The average class size is twenty-three students. Admission to St. John’s is selective.[clarification needed] Approximately thirty-five percent of students receive some form of financial assistance.[citation needed] There are 75 faculty members, 70% of whom hold a master's degree or higher.


The Benilde Program enrolls students with diagnosed learning differences. Students in this program attend regular classes and can participate fully in the co-curricular life of the school, but have scheduled time for assistance and skill-building; they are not grouped together in one class, but are integrated in their grade.[citation needed]

The De La Salle Scholars Program is a four-year academic program that provides opportunities for in-depth study, small group discussion, and interdisciplinary, independent and experiential learning. All students must complete a senior project in order to graduate.[citation needed]

Letter Comment Point value
A Excellent 10090
B+ Very Good 8985
B Good 8480
C+ Average 7975
C Below Average 7470
D Passing 6965
F Failure Below 65
W Withdrawn No credit
I Incomplete No credit


There are two semesters in the St. John’s academic year. The final grade earned for a course is the average of the two semester grades. Semester grades are determined using the following formula: Quarter 1 (40%) + Quarter 2 (40%) + Semester Exam (20%). The following scale is used to determine letter grades:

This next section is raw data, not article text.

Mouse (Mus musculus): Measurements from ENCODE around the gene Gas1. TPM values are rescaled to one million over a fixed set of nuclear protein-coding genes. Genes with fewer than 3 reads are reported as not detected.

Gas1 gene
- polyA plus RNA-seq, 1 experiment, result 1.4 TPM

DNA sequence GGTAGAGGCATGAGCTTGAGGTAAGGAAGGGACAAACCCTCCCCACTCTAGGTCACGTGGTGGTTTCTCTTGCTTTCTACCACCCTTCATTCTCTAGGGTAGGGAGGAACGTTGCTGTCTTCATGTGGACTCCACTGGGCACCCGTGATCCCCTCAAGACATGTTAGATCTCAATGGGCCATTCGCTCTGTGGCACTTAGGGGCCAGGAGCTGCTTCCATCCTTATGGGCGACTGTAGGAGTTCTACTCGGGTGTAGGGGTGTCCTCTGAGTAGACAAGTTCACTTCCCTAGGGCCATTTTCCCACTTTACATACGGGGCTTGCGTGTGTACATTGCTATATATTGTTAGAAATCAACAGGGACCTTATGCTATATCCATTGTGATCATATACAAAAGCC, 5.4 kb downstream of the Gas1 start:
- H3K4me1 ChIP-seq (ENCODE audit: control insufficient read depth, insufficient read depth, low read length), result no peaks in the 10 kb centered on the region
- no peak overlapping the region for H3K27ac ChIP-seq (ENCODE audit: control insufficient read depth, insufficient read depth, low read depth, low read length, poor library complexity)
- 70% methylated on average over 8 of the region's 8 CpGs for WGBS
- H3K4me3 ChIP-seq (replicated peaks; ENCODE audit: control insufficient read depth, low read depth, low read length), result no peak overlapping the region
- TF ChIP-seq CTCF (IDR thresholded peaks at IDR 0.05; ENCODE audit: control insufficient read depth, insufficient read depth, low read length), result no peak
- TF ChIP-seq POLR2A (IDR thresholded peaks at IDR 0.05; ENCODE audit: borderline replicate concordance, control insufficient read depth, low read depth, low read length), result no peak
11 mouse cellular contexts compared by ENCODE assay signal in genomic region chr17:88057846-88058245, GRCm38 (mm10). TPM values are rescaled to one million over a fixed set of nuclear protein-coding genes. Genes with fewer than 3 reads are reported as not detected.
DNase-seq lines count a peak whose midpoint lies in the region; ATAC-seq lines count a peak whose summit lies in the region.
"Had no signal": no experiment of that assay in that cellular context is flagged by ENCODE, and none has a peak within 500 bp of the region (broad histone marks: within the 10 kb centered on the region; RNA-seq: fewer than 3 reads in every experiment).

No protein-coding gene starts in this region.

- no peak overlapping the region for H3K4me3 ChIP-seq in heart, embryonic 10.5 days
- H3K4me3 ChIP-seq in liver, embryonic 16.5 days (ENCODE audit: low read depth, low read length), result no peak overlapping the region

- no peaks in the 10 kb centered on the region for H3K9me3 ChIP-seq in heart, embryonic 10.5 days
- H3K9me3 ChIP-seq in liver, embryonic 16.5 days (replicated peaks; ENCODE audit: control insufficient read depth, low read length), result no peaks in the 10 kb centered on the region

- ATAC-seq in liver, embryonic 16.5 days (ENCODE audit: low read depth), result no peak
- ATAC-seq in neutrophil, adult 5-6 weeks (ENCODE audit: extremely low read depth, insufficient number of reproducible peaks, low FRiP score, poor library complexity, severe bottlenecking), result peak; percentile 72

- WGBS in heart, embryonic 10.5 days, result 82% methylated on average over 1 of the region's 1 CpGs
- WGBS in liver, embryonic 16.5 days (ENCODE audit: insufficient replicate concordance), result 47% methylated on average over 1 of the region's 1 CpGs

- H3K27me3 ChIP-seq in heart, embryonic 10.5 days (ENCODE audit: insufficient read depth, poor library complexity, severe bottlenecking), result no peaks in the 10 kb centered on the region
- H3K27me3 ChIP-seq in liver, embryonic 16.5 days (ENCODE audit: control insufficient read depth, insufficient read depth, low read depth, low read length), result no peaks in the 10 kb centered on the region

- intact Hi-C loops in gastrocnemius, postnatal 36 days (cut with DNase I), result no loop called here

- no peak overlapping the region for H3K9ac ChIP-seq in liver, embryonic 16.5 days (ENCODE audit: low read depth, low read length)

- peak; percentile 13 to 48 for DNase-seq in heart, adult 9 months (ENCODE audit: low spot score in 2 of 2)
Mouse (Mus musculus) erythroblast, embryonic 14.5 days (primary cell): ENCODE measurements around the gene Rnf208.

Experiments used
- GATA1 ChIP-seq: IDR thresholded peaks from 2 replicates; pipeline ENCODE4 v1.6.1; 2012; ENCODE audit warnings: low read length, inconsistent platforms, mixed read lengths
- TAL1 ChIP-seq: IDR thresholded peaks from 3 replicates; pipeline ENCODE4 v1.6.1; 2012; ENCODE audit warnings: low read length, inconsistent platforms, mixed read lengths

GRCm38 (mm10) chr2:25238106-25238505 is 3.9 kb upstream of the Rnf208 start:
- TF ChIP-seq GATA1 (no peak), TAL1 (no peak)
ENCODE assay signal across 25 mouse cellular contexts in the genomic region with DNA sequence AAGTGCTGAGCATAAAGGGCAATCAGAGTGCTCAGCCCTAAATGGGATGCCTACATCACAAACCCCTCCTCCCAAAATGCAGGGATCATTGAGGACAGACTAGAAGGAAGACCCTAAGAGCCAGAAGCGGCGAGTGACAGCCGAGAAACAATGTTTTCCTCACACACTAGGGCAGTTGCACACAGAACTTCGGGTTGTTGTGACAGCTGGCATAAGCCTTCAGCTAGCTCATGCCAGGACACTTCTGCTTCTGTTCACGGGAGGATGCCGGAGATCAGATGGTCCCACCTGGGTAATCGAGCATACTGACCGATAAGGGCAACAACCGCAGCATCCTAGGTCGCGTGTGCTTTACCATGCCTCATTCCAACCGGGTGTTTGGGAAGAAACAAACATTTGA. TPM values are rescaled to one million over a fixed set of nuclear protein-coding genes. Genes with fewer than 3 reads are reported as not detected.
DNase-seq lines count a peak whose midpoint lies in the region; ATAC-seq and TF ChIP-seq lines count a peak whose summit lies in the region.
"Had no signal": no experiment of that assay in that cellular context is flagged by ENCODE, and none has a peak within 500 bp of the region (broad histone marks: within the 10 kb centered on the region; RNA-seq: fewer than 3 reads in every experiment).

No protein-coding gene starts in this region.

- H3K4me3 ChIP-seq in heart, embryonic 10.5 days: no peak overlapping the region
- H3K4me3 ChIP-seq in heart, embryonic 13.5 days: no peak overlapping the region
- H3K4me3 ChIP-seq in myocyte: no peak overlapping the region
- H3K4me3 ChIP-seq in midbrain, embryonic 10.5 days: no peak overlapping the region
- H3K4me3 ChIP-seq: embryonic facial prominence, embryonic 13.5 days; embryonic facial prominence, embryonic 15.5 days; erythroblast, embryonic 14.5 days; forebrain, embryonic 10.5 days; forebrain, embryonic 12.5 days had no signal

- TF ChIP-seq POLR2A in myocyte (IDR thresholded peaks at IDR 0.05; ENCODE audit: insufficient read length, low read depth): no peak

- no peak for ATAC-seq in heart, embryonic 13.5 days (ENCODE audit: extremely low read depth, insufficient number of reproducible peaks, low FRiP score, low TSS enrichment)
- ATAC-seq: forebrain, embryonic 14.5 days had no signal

Standardized testing[edit]

The middle 75% of the class of 2003 scored between 600 and 610 on the verbal section of the SAT, and between and 600 on the math section.

Advanced Placement and Honors programs[edit]

Honors courses:

  • Honors Algebra I / Geometry
  • Honors Algebra II
  • Honors American Literature
  • Honors Anatomy & Physiology
  • Honors Biology
  • Honors British Literature
  • Honors Calculus
  • Honors Chemistry
  • Honors Jesus & Church
  • Honors English 9
  • Honors French 4
  • Honors Pre-Calculus
  • Honors Scripture
  • Honors Spanish 4
  • Honors World Literature

Advanced Placement courses:


St. John's teams play in the Washington Catholic Athletic Conference.


The 2008 St. John's vs. Gonzaga College High School football game was recognized as one of the top 25 rivalries in the nation by inclusion into the Great American Rivalry Series. In 2013 the football team beat their rival Gonzaga and made it to the WCAC championship game[clarification needed] for the first time in over 20 years, where they beat the DeMatha Stags, 81-10.[3][4]


In 2007, the St. John's girls soccer team was ranked #1 in the nation in early September.[5] After finishing with two losses for the season, they were ranked #5.[6] In 2011 they were ranked #15 in the nation at the end of the season.[citation needed]